Hospitals are cold.
Oh, and I don’t like anesthesia. That’s my assessment after my LEEP cervical conic biopsy Thursday.
As I mentioned last week, my doctor wanted to remove some “bad cells,” which required me to have my first-ever hospital experience. I’ve had my share of stitches in ERs, but that’s the extent of it, so this was scary.
I arrived at Rex Hospital at 10 a.m. for the noon surgery. As required, I had not eaten or sipped anything since midnight. I checked in, filled out paperwork and waited for my name to be called. Soon, I was shuffled to a desk to go over HIPAA and shell out $200.
A yellow-shirted teen volunteer led me and my boyfriend Kevin to a waiting room. I was pleased to see Wi-Fi on the menu. We waited for a few minutes, and then my name was called again.
The friendly nurse introduced herself and we went back to a prep room, where the temperature was probably 60 degrees. I was weighed in at 65 kilograms (144 pounds). My blood pressure was a little high (“nervous?” she asked.) and soon I was donning a hospital gown.
I’ve never worn one, but I made a face as I stripped down. Taking off my clothes was like taking off my armor. Instead of being Suzanne Woodstock, I was now a patient, wearing a hospital gown and a yellow plastic bracelet. Now I was a sick person, just another in a long line of people these nurses would see that day. I got a big case of the icks, shuddered and felt tears spring to my eyes.
Suddenly, I felt even colder. I sat down on the bed, piled the warm blankets on me and told myself to quit being a wuss.
The nurse returned and began asking me questions about my health history, which helped me feel better, but I wrung my hands together anyway. No heart, cholesterol or diabetes problems. No, I have never been put under anesthesia.
Once that was done, she began to put an IV in my hand. I started to ask her questions as she did it, again to help to calm myself.
“Why couldn’t I eat or drink after midnight?”
She explained that it was to prevent me from coughing up any fluids or food into my lungs while I was knocked out. Ah.
She rubbed some numbing solution on my hand and slapped my veins several times. I didn’t feel the needle go in, but it hurt a second later. Like, OUCH. I still have a bruise on my hand.
I took a few deep breaths and chatted about non-hospital stuff with my boyfriend Kevin, who gets a big gold star for his awesomeness. Soon, they wheeled me out in the bed. Being pushed around in a bed sounds like fun, and it kind of is, like a ride. But again, it made me feel weak and sick, as if I couldn’t walk on my own.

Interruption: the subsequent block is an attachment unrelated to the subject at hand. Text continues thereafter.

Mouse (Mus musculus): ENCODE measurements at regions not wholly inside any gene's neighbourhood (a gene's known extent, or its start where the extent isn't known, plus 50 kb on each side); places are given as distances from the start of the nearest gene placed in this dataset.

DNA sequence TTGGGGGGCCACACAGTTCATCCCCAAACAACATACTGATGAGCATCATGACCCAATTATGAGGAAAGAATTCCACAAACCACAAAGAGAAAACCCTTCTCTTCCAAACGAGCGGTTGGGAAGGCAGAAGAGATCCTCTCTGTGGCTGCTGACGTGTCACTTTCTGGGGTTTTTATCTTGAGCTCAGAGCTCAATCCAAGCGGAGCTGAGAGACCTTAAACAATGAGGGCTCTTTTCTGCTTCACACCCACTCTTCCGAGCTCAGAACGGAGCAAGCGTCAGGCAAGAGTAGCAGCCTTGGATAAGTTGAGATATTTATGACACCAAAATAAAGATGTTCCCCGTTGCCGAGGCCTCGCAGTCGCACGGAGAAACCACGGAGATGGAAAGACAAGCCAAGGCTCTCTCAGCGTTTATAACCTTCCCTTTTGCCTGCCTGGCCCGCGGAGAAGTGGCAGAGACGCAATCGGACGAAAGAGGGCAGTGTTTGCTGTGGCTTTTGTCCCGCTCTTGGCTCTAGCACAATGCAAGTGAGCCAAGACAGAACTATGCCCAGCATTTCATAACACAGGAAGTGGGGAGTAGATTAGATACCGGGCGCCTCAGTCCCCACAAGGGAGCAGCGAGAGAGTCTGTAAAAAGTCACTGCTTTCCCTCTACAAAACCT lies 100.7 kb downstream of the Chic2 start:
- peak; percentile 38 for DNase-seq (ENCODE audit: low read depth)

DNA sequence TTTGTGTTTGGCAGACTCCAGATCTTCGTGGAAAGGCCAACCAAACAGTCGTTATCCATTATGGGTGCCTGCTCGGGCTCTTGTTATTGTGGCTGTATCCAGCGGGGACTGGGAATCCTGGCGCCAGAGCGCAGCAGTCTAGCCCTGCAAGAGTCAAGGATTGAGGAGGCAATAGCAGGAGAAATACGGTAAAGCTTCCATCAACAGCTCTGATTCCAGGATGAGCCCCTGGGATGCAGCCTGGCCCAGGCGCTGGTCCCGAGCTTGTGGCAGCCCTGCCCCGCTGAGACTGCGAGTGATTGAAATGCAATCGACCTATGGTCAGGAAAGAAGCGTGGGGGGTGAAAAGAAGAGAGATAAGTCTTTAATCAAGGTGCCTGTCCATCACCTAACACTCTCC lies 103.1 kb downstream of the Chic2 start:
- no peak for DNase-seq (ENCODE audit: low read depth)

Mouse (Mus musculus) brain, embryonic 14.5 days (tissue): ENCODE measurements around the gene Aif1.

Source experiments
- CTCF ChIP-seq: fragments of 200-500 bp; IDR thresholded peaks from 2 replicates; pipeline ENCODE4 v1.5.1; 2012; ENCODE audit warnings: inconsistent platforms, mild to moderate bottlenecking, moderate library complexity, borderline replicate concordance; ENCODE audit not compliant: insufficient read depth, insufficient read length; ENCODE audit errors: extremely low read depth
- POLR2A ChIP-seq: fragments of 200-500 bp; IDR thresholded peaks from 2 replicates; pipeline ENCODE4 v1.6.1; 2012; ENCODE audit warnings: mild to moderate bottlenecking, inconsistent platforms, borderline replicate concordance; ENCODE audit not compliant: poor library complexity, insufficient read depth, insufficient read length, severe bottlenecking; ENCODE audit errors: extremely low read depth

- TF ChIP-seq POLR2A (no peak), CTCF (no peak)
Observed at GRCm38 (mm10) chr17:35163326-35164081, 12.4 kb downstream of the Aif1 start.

The orderly wheeled me a long time, over to the surgical wing, where I was rolled into a parking space with a curtain.
Another nurse came in to talk me through the process. I felt less scared once she explained what was going to happen. I handed Kevin my glasses. (You can’t wear them or contacts during surgery.) I’m mostly blind, so my trip to the operating room was a blur of shapes and colors.
I thought the hospital was cold, but yowza! — the OR was freezing! They piled me with oven-warmed blankets. The anesthesiologist apparently was also a comedian. He told bad jokes, to which I responded, “So you do stand up on the side? What, anesthesiology not paying very well?”
I guess he didn’t think that was funny because he pushed something into my IV, which HURT like a son of a bitch in my hand. I felt cold tingling up my arm, like that scene from the Matrix, where the cold silver substance is creeping upward.
I don’t really even remember waking up. I was so out of it at first. I remember them asking, “Are you awake?” I think I said, “Sort of.”
I sat there, struggling with consciousness. They gave me a soda, which I sipped through a straw. I slowly chewed a graham cracker. They said I could leave as soon as I peed. I think it was an hour, but I had no concept of time. My eyes refused to stay open. I forced my eyelids apart and sipped more soda. I finished one of those mini-cans. And another.
A nurse suggested I try to go to the bathroom. She helped me stand and I inched forward, feeling wobbly in my blue rubber-soled socks. Dizziness swam laps in my head for a second, but I kept going forward. I managed to sit down, use the toilet, stand up and return to the chair – all in slow motion.
I got dressed like an old person – slowly and methodically. I stood up and then sat in a funny-looking wheelchair and went for another ride, this time to the front door. The heat of the day felt like a warm bath after the meat-locker hospital. Kevin and I stopped at Panera Bread, where he got out and bought me bread-bowl soup. At home, I slowly sipped it. Despite having not eaten, I had no interest.
He said later I was like a zombie, with my “soul sucked out” of me. I crashed into bed and fell into dead sleep.
When I woke up at 5:30 – roughly two and a half hours later – I felt fine. STARVING! I could have gone back to sleep, but my stomach said, “Feed me, Seymour,” and I got up to obey its commands.
I crept out of my bedroom and found Kevin snoozing on the couch. He looked so cute. I leaned over near his face, he opened his eyes and I said, “Hello, Sleeping Beauty.”
He laughed, “You’re much better!”
I guess he was worried about me. He gave me a kiss, and I wasn’t cold anymore.